Friday, June 22, 2012

On Singer on Religious Liberty

Peter Singer has a truly absurd article up at The CapTimes in which he insists on -- 'argues for' would be too generous a phrase -- a particular conception of religious liberty, one in which it boils down to "rejecting proposals that stop people from practicing their religion," meant in the very strict sense of giving freedom only from things that make it impossible to practice your religion. He considers several cases -- Jewish and Muslim laws for slaughtering animals, Catholic opposition to contraception, the advocacy of certain Jewish groups of separate seating for men and women on buses and opposition of the same to elminating military service exemptions for full-time religious students. The basic idea, of course, is that nothing absolutely requires Jews and Muslims to eat meat, and nothing absolutely requires Catholics to be engaged in health care services, and nothing actually requires ultra-orthodox Jewish groups to ride buses or not to serve in the military if they are religious students. So there's no problem, and appeal to religious liberty in these contexts is a misuse or abuse of the right.

In reality there are plenty of problems with this, of course. The first is that it's effectively a claim that rights associated with religious freedom protect nothing except belief and a small handful of practices that the religion in question explicitly requires even in the face of death. For instance, on Singer's reasoning it's not a violation of religious liberty to forbid Catholics to attend Mass or Confession on pain of death. The reason is that, while there's a general requirement to attend Mass and Confession, it's a defeasible requirement: you aren't required to risk your life to go to Mass. And so on down the list. There are certain things that you are absolutely required to do even in the face of death -- hold fast to the confession of faith, for instance -- but very, very few religious practices fall under this category. And this tends to be generally true, although different religions have different ways of handling this issue (pretty much every major religion does, because historically it has come up on occasion). Anyone who thinks that religious freedom means that you are free to do those things that your religion requires you to be a martyr for, and nothing else, and that anyone appealing to religious liberty for other uses is "misusing" the right, deserves to be ridiculed as an idiot. Yet this is what Singer's argument requires: the prohibition or requirement would have to be categorical. If we start adding exceptions to this principle, however, Singer's argument falls apart -- his suggested solution is not, in fact, the solution to the problem, but some more complicated principle he doesn't give.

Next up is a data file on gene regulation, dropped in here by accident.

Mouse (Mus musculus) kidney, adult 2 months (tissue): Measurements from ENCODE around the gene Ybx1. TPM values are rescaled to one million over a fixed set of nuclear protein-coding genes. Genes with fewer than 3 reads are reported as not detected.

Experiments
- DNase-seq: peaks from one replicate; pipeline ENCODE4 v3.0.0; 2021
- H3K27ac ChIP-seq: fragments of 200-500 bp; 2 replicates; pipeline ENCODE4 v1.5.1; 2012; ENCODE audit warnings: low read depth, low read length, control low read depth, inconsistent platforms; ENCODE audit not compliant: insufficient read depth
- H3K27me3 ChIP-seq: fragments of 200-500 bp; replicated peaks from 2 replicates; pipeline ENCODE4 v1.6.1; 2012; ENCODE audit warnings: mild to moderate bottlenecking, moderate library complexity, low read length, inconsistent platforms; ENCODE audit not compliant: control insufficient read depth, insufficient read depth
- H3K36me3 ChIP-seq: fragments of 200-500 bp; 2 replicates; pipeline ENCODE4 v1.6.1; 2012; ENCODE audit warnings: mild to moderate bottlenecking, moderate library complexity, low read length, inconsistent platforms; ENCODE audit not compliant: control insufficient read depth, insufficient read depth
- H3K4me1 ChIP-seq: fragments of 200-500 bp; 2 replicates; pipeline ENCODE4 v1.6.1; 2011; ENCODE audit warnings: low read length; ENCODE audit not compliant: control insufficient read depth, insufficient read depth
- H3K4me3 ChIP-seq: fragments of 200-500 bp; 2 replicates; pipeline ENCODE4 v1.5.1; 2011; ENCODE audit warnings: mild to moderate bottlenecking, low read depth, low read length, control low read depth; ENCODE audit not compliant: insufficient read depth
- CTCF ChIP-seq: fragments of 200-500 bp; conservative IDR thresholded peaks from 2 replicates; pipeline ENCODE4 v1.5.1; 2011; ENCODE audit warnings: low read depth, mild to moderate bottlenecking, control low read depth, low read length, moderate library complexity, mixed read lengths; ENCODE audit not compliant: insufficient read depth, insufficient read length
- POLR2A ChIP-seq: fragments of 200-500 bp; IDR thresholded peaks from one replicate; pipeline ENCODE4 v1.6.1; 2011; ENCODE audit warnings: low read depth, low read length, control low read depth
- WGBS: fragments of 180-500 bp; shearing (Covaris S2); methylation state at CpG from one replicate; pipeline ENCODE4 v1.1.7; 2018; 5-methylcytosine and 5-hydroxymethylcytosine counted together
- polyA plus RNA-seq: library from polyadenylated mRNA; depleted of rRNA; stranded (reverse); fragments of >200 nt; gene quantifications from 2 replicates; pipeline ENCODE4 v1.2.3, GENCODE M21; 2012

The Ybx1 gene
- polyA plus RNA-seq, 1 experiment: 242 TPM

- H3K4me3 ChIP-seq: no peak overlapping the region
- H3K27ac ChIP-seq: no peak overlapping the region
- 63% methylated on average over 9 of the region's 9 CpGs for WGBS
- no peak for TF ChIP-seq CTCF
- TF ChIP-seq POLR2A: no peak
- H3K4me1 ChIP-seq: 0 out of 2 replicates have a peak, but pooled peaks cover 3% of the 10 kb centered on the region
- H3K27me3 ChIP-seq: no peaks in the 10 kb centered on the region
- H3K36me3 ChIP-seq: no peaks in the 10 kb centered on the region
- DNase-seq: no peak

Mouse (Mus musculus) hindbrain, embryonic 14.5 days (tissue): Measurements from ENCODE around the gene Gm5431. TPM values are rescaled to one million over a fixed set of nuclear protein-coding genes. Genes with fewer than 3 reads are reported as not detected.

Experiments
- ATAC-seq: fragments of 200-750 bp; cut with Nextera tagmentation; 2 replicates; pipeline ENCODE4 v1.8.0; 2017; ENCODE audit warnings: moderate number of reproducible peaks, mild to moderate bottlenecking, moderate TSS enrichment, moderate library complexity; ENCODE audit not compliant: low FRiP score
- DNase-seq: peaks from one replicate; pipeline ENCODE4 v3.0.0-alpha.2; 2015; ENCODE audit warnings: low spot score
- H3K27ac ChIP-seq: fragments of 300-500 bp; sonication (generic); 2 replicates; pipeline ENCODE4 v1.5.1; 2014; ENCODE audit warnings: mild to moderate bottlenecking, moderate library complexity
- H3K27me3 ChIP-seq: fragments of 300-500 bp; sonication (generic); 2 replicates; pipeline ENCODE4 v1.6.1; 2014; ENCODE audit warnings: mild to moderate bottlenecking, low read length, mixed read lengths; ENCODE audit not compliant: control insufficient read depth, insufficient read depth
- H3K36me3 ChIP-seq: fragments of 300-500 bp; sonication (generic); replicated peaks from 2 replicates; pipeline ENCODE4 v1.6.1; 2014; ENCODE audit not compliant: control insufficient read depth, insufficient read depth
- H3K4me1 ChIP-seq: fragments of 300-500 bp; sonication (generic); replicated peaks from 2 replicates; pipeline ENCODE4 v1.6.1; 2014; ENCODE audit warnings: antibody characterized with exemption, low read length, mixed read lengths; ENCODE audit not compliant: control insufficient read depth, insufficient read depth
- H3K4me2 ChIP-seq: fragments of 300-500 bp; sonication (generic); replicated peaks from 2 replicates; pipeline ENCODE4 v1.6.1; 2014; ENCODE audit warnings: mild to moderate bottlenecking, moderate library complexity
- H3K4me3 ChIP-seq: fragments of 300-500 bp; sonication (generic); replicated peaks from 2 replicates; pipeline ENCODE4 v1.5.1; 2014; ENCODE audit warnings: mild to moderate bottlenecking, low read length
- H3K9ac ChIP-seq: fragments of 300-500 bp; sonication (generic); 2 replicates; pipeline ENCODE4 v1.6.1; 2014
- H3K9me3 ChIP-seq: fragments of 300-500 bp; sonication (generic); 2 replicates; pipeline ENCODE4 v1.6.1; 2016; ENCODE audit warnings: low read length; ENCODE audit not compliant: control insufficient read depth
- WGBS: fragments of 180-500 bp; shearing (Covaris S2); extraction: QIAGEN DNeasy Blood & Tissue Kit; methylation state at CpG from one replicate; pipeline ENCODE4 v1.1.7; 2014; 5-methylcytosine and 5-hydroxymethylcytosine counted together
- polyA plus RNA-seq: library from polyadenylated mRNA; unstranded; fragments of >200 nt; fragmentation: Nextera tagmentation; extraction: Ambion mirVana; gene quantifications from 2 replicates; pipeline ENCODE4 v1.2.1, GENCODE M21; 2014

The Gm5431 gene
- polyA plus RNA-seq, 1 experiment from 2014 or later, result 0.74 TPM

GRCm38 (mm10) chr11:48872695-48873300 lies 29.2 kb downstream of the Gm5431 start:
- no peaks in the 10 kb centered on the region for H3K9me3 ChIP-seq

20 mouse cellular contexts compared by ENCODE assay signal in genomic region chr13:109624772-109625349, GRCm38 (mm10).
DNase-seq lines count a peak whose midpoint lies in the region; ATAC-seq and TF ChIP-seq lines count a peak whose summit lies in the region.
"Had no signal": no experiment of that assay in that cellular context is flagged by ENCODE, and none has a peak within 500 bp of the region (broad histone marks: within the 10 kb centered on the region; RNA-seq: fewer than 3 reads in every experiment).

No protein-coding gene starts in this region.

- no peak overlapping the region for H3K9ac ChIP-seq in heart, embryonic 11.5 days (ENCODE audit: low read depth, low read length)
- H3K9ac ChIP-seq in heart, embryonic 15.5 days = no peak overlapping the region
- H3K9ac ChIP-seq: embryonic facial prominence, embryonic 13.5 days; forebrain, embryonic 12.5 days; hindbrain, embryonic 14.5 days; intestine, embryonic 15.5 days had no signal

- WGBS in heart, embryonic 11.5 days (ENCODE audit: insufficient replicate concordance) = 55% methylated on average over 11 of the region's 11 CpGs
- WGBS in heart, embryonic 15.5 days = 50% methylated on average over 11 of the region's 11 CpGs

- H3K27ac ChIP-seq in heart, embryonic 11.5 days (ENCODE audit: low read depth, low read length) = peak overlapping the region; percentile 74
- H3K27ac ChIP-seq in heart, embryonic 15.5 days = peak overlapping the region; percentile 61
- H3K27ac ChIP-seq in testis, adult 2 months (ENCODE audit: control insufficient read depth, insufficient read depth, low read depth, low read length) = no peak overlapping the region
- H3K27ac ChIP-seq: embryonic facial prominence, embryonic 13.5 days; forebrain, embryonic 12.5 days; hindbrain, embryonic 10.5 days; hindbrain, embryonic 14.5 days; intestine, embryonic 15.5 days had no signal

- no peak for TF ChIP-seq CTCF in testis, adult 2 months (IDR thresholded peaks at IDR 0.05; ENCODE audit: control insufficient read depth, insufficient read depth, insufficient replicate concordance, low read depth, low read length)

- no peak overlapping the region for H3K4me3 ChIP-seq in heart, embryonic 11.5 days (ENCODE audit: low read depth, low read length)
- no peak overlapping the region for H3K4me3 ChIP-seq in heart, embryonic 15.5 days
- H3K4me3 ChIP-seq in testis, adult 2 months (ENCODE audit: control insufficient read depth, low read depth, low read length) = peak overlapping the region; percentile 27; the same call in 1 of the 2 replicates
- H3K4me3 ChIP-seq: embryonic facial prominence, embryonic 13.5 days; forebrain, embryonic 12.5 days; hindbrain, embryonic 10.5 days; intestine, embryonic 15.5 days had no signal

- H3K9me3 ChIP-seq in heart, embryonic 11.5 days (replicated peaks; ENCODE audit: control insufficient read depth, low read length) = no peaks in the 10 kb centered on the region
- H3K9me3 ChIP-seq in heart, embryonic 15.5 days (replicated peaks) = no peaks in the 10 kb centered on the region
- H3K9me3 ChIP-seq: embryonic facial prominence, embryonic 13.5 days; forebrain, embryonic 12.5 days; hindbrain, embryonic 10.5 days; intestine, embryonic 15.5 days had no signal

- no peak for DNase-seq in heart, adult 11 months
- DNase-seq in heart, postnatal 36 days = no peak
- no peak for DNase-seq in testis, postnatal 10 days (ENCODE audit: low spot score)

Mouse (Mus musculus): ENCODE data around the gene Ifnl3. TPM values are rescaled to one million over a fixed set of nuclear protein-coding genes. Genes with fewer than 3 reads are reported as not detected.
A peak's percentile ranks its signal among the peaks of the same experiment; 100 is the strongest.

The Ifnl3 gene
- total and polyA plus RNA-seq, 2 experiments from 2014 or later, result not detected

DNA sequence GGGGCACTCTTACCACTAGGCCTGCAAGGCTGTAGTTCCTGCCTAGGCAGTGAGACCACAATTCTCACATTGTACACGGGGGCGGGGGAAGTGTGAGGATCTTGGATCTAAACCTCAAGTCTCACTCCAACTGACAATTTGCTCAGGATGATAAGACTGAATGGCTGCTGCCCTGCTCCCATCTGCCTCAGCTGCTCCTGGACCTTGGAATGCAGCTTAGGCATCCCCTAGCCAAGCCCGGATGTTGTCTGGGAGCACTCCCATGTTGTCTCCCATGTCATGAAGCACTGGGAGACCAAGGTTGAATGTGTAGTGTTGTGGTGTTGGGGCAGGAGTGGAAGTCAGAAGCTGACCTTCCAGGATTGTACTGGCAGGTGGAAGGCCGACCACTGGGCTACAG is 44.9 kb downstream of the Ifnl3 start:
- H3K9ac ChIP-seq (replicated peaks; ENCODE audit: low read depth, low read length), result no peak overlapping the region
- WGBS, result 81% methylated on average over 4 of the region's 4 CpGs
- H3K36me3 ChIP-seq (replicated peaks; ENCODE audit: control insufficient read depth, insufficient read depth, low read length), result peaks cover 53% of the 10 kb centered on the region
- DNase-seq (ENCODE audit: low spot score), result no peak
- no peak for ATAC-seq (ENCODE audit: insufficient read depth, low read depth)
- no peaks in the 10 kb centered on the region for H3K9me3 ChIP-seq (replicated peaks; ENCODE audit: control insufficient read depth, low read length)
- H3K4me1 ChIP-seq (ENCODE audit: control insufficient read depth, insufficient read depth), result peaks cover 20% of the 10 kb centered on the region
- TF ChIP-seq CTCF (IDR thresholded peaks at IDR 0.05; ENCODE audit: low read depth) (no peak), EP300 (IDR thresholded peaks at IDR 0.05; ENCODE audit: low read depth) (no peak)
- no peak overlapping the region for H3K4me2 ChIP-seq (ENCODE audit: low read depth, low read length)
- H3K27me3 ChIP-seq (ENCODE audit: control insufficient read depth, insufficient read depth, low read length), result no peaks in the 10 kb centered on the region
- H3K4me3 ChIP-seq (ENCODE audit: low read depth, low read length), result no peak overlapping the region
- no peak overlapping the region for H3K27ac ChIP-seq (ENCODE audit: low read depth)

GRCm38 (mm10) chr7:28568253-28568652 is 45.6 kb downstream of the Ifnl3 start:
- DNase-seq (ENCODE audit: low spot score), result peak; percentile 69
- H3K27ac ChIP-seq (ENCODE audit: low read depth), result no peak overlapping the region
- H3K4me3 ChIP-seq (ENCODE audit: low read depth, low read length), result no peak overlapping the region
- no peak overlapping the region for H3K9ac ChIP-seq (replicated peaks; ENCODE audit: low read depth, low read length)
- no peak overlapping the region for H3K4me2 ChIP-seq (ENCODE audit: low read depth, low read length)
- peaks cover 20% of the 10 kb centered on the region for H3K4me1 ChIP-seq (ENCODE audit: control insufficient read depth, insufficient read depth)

And these things are much trickier than Singer suggests, in any case. For instance, he says, "Catholicism does not oblige its adherents to run hospitals and universities." This is true in a sense, considering only this. But there's a good argument that the Church does require Catholics to defend the Church against any intrusion into its intrinsic rights and privileges and any unnecessary intrusions into its customary rights and privileges (and since Catholics have run hospitals and universities for something like eight centuries now, these are very, very customary) and it explicitly in a number of documents requires Catholics to uphold rights of religious conscience that are clearly more broad than anything Singer has in mind. So here we see another thing that Singer has overlooked: some requirements are specific and some requirements are general, and Singer is clearly only thinking of specific requirements. Yes, it's true that the Catholic Church does not require its adherents specifically to work for, maintain, or support hospitals and universities; but this does not mean that it has no relevant requirements that require specific action under the given circumstances.